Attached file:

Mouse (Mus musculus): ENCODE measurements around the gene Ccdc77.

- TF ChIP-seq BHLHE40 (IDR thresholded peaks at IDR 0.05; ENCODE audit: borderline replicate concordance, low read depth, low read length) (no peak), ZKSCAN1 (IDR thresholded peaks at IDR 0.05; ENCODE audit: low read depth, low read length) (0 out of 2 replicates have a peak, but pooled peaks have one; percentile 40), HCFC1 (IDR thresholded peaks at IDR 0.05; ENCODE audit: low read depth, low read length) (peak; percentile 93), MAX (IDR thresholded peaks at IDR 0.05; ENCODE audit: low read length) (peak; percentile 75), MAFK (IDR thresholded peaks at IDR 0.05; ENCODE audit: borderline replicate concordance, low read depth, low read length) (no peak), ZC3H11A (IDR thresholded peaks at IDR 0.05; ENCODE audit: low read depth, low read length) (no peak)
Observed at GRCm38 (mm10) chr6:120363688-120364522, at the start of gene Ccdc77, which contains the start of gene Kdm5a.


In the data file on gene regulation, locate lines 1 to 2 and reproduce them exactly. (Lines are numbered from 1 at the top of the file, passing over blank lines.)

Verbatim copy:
Mouse (Mus musculus): ENCODE measurements around the gene Ccdc77.

- TF ChIP-seq BHLHE40 (IDR thresholded peaks at IDR 0.05; ENCODE audit: borderline replicate concordance, low read depth, low read length) (no peak), ZKSCAN1 (IDR thresholded peaks at IDR 0.05; ENCODE audit: low read depth, low read length) (0 out of 2 replicates have a peak, but pooled peaks have one; percentile 40), HCFC1 (IDR thresholded peaks at IDR 0.05; ENCODE audit: low read depth, low read length) (peak; percentile 93), MAX (IDR thresholded peaks at IDR 0.05; ENCODE audit: low read length) (peak; percentile 75), MAFK (IDR thresholded peaks at IDR 0.05; ENCODE audit: borderline replicate concordance, low read depth, low read length) (no peak), ZC3H11A (IDR thresholded peaks at IDR 0.05; ENCODE audit: low read depth, low read length) (no peak)